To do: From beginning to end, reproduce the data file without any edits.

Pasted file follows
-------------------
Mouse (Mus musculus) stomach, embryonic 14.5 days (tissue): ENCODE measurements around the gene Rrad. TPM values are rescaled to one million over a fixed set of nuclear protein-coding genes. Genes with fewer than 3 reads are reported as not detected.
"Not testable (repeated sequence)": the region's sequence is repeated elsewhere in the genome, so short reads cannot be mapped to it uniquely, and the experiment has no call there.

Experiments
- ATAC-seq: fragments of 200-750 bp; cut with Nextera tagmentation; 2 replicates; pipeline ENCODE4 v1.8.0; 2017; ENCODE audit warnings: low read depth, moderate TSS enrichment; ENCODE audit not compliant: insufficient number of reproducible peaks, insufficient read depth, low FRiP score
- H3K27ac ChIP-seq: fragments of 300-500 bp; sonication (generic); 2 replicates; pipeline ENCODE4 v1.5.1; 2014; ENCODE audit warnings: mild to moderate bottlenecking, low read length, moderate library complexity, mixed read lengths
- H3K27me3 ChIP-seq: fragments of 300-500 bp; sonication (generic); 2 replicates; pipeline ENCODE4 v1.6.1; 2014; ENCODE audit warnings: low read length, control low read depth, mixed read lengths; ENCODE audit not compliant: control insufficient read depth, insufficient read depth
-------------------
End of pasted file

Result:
Mouse (Mus musculus) stomach, embryonic 14.5 days (tissue): ENCODE measurements around the gene Rrad. TPM values are rescaled to one million over a fixed set of nuclear protein-coding genes. Genes with fewer than 3 reads are reported as not detected.
"Not testable (repeated sequence)": the region's sequence is repeated elsewhere in the genome, so short reads cannot be mapped to it uniquely, and the experiment has no call there.

Experiments
- ATAC-seq: fragments of 200-750 bp; cut with Nextera tagmentation; 2 replicates; pipeline ENCODE4 v1.8.0; 2017; ENCODE audit warnings: low read depth, moderate TSS enrichment; ENCODE audit not compliant: insufficient number of reproducible peaks, insufficient read depth, low FRiP score
- H3K27ac ChIP-seq: fragments of 300-500 bp; sonication (generic); 2 replicates; pipeline ENCODE4 v1.5.1; 2014; ENCODE audit warnings: mild to moderate bottlenecking, low read length, moderate library complexity, mixed read lengths
- H3K27me3 ChIP-seq: fragments of 300-500 bp; sonication (generic); 2 replicates; pipeline ENCODE4 v1.6.1; 2014; ENCODE audit warnings: low read length, control low read depth, mixed read lengths; ENCODE audit not compliant: control insufficient read depth, insufficient read depth